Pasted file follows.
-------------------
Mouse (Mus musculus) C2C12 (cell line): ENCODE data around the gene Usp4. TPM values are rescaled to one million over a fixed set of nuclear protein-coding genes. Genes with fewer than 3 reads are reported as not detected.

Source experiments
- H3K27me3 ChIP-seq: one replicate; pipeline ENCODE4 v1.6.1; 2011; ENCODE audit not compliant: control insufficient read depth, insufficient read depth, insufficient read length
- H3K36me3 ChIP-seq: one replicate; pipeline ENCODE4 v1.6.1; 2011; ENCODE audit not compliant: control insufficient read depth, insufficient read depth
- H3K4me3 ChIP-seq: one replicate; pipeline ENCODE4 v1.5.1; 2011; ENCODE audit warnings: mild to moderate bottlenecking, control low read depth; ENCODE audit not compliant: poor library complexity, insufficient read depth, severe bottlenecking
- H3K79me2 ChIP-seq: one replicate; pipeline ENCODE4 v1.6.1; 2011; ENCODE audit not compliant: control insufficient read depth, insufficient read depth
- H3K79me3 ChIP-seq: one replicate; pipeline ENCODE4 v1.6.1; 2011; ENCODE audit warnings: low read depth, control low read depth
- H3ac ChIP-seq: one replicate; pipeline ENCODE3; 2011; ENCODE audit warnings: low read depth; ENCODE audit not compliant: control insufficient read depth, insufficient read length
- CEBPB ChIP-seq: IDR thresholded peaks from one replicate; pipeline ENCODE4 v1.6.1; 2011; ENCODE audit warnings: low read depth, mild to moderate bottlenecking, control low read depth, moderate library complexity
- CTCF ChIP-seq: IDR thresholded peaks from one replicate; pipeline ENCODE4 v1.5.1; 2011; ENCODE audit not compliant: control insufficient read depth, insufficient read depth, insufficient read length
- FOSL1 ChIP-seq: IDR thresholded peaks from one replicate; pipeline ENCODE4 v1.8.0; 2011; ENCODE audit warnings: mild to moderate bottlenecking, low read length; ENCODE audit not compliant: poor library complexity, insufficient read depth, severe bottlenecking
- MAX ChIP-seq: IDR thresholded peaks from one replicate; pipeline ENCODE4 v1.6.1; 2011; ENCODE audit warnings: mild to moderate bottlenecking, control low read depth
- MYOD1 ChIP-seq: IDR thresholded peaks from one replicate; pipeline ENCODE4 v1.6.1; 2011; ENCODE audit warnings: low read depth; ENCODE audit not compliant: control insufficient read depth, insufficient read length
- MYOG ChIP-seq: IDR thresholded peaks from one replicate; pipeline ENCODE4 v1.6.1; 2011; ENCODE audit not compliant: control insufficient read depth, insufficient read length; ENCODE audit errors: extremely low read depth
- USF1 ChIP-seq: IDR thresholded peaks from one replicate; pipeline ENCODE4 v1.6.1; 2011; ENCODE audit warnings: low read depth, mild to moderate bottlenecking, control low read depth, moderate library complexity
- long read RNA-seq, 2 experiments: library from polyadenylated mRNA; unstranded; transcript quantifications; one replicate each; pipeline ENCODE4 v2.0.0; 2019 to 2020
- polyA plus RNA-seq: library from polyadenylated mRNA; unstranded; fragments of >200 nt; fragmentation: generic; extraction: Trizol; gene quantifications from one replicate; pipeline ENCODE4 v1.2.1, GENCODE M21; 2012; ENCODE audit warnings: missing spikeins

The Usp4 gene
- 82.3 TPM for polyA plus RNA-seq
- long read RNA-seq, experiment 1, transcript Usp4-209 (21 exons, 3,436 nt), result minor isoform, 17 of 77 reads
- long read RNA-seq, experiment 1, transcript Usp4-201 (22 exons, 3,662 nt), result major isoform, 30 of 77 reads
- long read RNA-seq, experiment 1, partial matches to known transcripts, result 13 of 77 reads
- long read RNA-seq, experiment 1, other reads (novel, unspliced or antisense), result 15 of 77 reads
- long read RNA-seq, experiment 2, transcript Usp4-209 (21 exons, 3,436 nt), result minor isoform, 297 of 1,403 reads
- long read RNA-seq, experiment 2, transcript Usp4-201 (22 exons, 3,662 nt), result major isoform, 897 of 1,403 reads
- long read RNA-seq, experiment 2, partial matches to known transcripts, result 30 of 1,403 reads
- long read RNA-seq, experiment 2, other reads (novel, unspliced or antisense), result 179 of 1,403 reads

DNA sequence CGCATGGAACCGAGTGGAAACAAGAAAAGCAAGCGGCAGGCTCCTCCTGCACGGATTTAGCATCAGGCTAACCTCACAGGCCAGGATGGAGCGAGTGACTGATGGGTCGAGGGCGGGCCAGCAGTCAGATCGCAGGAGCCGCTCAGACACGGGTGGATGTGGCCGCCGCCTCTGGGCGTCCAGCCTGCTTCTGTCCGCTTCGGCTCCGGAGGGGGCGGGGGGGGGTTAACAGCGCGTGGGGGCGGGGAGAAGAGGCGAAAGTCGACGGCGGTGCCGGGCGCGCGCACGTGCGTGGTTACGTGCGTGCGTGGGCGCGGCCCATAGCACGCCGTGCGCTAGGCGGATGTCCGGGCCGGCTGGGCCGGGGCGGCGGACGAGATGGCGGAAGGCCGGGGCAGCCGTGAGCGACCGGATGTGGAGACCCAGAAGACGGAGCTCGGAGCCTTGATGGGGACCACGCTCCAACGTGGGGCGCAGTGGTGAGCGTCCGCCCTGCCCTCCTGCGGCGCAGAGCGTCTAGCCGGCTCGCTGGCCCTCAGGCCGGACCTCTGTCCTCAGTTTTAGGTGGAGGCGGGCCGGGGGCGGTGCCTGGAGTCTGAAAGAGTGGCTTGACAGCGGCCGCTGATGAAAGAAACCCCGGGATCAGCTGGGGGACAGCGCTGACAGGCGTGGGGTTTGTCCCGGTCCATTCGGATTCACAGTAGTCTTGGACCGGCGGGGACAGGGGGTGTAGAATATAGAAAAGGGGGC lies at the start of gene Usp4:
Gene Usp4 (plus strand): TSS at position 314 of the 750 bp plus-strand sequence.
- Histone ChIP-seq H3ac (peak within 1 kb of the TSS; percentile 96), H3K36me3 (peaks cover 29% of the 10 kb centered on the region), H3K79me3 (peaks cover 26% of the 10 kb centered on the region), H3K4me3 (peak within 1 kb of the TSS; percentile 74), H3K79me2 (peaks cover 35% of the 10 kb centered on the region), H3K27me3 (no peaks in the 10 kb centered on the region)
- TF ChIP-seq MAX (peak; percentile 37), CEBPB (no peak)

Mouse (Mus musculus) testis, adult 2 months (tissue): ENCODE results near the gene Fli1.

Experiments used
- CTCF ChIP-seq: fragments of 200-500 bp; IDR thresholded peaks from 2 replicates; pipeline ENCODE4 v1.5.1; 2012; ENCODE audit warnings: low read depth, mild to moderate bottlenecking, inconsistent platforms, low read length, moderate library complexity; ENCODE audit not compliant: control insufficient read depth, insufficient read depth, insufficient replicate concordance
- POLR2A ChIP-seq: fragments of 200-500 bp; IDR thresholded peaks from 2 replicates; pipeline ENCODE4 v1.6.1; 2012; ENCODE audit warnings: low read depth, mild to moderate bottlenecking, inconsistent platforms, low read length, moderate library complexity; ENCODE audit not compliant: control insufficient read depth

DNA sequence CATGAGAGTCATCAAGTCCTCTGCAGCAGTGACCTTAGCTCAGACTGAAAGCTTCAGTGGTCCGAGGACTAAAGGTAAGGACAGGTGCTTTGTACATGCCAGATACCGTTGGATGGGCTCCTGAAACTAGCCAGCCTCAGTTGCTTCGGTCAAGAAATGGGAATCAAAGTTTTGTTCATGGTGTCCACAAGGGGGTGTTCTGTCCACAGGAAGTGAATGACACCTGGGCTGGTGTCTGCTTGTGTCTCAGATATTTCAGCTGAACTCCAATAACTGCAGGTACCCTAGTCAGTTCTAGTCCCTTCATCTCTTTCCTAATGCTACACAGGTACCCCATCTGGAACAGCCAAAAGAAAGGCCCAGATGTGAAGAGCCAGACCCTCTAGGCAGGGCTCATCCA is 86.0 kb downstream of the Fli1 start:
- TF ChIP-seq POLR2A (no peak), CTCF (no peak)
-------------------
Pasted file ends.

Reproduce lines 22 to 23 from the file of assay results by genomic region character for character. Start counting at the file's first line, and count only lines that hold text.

- long read RNA-seq, experiment 1, partial matches to known transcripts, result 13 of 77 reads
- long read RNA-seq, experiment 1, other reads (novel, unspliced or antisense), result 15 of 77 reads